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The Throne of Fire (Kane Chronicles #2)
by Rick Riordan


I reviewed the first book in this series, The Red Pyramid, last year.

It’s been a couple of months since Sadie and Carter defeated Set at the Red Pyramid, and the brother and sister team have been busy. They’ve recruited several new magicians and started a school of magic at their home in Brooklyn, but the kids are far from safe. Without the powers of Isis and Horus at their disposal, Sadie and Carter aren’t nearly as powerful as they were in their previous adventures, and magicians from around the world are trying to kill them because they dare to partner with the gods of Ancient Egypt. Worse still, Apophis, the god of chaos, is close to breaking free from his prison, and no one can stop him save the sun god, Ra. Sadie and Carter must reawaken him by finding the three scrolls of the Book of Ra and traveling into the Duat, the Egyptian underworld. They’ve got powerful gods on their side, like Isis, Horus, Bes and Bast – but powerful enemies will stop at nothing to prevent the return of Ra.

Although I thought that the overall plot of The Throne of Fire was pretty adventurous and at times, downright intense – Riordan’s always been a master at that – the writing quickly fell into a pattern that drives me nuts. It’s a very personal pet peeve. It seemed like every chapter ended in a cliffhanger, and every conversation that might lead to plot development was interrupted mid-sentence! I mean, does anyone ever get to finish a thought in this world? I realize that some of this is inevitable, because if all the secrets were revealed in the first five minutes there’d be no story, but give Sadie and Carter a freakin’ break, man! But as I said, this is just something that drives me bonkers.

The story itself is a lot of fun. The kids are once again racing around the world on a madcap quest for artifacts, and then the action moves to the spirit world, which gets really exciting. Several new Egyptian deities are introduced. The breakout star is Bes, a dwarf god who protected children and the family household. In Riordan’s book, he seems to do this through pure ugliness – glaring at enemies and whipping off his clothing. Odd, to say the least - but apparently Bes is quite effective. The goddess Taweret, a pregnant hippopotamus traditionally associated with childbirth, appears now as a caretaker for the forgotten gods of Egypt. She runs a nursing home for elderly gods, which I thought a fantastic twist on her role since she isn’t called on to assist the modern woman in giving birth.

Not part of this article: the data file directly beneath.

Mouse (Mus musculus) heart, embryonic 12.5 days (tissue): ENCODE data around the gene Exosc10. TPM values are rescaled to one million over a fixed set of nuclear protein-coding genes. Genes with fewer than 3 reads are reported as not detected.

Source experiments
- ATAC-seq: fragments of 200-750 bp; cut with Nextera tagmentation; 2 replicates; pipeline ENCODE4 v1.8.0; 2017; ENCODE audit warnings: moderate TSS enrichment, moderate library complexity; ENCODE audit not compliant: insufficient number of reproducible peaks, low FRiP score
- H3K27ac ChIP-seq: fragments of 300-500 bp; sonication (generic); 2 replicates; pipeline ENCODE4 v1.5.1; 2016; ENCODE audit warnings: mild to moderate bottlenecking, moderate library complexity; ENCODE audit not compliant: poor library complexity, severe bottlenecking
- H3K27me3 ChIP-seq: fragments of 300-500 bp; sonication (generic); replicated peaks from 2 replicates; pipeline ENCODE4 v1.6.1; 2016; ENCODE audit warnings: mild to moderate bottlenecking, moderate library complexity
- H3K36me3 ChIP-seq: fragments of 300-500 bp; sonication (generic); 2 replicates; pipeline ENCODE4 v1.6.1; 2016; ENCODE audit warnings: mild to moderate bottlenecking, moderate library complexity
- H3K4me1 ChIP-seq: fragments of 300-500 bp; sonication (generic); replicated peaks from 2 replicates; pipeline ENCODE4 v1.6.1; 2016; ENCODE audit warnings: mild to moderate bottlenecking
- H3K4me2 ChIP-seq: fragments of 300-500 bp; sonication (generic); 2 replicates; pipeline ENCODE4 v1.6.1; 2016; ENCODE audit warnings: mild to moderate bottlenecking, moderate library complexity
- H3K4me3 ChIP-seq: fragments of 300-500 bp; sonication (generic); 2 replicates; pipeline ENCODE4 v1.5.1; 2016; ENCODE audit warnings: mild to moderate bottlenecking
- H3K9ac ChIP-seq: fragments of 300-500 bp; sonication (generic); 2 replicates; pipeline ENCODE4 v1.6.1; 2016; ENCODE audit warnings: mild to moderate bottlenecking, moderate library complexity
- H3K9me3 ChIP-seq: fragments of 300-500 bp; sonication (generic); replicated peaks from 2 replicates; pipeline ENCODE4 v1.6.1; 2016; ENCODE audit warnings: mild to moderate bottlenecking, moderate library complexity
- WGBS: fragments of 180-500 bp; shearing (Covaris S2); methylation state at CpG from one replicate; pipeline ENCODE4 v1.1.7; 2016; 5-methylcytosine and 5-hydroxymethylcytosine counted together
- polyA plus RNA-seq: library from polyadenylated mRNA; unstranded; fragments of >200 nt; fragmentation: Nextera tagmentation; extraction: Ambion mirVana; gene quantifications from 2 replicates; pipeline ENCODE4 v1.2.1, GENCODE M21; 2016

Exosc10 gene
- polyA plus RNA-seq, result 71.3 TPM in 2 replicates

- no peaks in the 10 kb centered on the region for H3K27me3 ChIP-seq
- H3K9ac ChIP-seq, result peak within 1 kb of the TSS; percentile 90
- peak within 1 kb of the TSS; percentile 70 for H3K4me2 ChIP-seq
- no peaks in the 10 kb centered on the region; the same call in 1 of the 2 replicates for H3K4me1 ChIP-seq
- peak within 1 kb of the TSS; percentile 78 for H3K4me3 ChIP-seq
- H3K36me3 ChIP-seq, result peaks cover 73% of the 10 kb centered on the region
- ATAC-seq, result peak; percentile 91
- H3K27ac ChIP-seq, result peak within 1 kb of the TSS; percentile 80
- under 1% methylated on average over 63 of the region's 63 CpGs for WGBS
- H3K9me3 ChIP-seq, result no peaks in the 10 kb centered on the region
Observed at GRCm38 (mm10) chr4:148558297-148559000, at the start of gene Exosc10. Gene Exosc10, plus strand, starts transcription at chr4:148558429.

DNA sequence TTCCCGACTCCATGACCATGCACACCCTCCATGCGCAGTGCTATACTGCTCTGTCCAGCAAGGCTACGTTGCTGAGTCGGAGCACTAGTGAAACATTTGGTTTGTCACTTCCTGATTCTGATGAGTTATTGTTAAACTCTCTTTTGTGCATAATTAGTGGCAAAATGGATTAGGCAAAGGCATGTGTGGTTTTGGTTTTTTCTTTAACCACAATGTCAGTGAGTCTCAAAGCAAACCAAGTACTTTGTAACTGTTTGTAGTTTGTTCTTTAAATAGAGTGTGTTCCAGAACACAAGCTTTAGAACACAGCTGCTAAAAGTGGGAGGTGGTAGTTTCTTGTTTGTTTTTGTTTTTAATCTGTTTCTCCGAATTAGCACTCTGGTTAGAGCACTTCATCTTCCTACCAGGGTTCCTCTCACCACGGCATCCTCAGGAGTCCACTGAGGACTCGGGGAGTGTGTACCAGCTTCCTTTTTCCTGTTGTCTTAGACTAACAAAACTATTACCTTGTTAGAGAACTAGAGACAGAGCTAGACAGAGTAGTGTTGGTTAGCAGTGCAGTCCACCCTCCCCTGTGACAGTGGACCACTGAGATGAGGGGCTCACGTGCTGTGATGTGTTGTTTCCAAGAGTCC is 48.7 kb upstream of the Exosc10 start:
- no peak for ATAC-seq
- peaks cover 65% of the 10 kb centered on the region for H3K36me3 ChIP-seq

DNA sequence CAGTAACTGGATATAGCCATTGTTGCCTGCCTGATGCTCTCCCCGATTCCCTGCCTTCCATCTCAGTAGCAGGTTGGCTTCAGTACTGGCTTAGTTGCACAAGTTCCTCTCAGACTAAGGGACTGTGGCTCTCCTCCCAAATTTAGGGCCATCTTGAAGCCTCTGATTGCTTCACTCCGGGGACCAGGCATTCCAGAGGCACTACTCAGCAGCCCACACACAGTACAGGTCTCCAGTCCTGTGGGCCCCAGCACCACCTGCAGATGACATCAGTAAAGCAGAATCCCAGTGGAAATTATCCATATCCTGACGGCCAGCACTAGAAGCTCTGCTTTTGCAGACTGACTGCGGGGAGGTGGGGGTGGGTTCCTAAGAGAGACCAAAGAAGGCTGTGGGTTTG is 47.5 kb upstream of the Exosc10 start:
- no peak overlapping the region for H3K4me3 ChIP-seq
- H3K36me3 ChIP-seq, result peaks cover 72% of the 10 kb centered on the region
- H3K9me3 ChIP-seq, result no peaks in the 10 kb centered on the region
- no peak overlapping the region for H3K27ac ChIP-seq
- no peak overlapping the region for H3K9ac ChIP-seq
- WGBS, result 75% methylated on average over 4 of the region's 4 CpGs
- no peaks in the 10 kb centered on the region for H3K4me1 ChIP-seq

There’s a lot of exploration of the role of a leader and the rise and fall of empires through Carter’s relationship with Horus. Unfortunately, this tends to take a backseat to Carter’s odd obsession with Zia, a magician he started crushing on in the first book. More than once, he drops everything - the quest for Ra, his sister Sadie, etc. - to go chasing after Zia, a girl he’s technically never met, since in The Red Pyramid the Zia he knew was a clay double.

Awkward romance also plays a role in the development of Sadie, who crushes both on Anubis, a god, and Walt, a boy cursed to die young. Granted, she’s only thirteen, which is the perfect age to start having crazy, pointless crushes. At least she isn’t moping about all lovelorn and emo like her older brother.

3.5 out of 5 stars


To read more about The Throne of Fire, buy it or add it to your wishlist click here.

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